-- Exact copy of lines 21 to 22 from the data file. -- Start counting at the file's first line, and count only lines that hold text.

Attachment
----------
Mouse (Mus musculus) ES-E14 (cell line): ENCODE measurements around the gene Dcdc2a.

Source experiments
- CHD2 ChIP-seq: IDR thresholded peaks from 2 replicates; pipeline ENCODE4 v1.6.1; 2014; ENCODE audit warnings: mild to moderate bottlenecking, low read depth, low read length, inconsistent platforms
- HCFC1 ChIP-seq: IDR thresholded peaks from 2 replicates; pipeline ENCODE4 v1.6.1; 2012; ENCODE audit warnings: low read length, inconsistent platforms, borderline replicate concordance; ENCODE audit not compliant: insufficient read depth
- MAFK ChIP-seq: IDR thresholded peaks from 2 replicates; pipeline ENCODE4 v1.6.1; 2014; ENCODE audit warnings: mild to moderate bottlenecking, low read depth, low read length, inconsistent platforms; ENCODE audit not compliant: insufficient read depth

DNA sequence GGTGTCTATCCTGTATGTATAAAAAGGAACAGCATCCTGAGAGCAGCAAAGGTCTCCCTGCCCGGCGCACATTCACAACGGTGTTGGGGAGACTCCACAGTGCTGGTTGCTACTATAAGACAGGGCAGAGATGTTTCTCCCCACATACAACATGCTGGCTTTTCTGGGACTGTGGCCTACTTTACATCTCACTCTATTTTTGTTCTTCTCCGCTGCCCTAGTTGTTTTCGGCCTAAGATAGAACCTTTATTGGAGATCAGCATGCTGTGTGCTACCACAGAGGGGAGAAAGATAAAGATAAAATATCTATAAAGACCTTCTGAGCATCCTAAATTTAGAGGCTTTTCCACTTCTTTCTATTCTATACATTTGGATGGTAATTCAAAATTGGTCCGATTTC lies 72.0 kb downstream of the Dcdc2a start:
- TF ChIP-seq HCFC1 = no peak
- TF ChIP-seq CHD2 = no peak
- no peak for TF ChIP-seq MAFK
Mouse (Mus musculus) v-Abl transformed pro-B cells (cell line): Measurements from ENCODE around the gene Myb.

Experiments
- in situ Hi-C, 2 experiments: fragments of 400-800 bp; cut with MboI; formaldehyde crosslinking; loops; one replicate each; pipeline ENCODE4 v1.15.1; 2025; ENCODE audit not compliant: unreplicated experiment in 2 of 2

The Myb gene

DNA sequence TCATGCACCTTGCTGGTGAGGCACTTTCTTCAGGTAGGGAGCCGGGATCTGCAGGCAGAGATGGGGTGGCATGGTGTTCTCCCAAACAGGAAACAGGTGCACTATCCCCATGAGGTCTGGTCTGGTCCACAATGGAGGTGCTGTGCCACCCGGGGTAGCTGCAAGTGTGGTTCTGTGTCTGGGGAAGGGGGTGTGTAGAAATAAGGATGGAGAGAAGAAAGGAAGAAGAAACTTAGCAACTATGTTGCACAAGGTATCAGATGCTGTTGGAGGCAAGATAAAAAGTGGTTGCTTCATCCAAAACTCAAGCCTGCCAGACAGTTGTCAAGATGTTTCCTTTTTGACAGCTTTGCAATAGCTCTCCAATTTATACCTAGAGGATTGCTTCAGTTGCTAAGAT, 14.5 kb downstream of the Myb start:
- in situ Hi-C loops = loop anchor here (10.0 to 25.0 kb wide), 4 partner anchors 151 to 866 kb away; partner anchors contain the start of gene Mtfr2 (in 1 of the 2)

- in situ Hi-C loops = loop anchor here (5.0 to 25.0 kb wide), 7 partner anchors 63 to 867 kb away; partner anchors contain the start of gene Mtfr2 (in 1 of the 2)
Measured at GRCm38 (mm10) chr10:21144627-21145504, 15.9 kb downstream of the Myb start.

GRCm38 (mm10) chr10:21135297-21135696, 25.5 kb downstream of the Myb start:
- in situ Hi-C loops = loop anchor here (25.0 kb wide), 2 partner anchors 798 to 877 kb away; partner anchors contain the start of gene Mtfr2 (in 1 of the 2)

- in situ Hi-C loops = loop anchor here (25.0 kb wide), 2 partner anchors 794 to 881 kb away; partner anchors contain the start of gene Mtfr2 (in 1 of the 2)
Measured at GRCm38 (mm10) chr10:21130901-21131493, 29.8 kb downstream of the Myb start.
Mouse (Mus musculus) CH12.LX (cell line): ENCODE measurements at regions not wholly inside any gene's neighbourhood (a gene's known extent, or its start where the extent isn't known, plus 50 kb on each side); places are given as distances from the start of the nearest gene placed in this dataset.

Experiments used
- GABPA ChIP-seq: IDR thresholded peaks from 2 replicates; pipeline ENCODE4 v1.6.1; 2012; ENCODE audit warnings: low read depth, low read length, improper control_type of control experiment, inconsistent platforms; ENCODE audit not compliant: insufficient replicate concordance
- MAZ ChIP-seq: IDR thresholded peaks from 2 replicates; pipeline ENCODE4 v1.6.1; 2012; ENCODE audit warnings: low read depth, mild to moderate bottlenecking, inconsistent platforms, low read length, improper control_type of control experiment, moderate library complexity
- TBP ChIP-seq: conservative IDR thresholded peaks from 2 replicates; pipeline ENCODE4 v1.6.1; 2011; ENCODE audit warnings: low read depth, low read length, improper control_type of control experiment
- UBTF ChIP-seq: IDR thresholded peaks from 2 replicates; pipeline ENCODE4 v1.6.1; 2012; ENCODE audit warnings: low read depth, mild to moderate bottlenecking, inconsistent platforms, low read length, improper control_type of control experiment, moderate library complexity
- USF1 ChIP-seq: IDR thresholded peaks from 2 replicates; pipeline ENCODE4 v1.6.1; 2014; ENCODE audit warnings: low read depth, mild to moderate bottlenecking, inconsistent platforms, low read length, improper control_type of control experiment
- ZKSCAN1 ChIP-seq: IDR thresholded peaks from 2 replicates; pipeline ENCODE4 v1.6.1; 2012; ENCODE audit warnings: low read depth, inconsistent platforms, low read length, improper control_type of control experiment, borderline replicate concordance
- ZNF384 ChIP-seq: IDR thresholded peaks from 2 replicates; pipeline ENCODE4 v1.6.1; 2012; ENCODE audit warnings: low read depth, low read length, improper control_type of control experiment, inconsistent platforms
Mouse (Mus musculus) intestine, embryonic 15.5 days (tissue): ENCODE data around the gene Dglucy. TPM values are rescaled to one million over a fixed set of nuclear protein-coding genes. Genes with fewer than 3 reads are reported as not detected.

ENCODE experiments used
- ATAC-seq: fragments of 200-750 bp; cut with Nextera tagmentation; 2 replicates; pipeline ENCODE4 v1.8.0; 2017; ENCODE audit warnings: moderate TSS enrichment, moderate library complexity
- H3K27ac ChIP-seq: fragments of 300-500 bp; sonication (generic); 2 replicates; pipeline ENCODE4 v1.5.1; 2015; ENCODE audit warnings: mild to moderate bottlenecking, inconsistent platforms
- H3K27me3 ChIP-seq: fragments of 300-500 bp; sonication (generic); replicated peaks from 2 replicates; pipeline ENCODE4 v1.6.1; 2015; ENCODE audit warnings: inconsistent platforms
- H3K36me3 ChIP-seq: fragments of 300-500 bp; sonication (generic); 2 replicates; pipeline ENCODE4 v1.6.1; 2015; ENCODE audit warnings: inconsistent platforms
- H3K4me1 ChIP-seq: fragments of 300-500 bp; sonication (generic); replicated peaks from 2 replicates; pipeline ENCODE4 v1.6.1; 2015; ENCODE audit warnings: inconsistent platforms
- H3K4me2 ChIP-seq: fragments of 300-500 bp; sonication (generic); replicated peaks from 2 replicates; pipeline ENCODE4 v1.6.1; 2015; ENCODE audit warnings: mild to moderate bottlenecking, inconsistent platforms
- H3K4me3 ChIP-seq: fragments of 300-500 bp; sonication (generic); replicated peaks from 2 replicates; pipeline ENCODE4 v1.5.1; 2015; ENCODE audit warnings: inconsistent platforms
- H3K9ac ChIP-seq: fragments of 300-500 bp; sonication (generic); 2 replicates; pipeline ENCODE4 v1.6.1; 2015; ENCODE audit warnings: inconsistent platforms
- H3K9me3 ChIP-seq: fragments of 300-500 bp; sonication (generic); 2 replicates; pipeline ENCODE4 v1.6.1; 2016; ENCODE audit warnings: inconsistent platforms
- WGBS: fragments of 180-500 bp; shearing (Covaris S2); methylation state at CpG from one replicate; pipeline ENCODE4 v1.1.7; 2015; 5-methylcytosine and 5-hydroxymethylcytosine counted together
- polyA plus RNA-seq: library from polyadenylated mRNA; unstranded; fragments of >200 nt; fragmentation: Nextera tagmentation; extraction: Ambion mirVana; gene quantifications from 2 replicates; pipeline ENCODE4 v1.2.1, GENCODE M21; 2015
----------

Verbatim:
Measured at GRCm38 (mm10) chr10:21130901-21131493, 29.8 kb downstream of the Myb start.
Mouse (Mus musculus) CH12.LX (cell line): ENCODE measurements at regions not wholly inside any gene's neighbourhood (a gene's known extent, or its start where the extent isn't known, plus 50 kb on each side); places are given as distances from the start of the nearest gene placed in this dataset.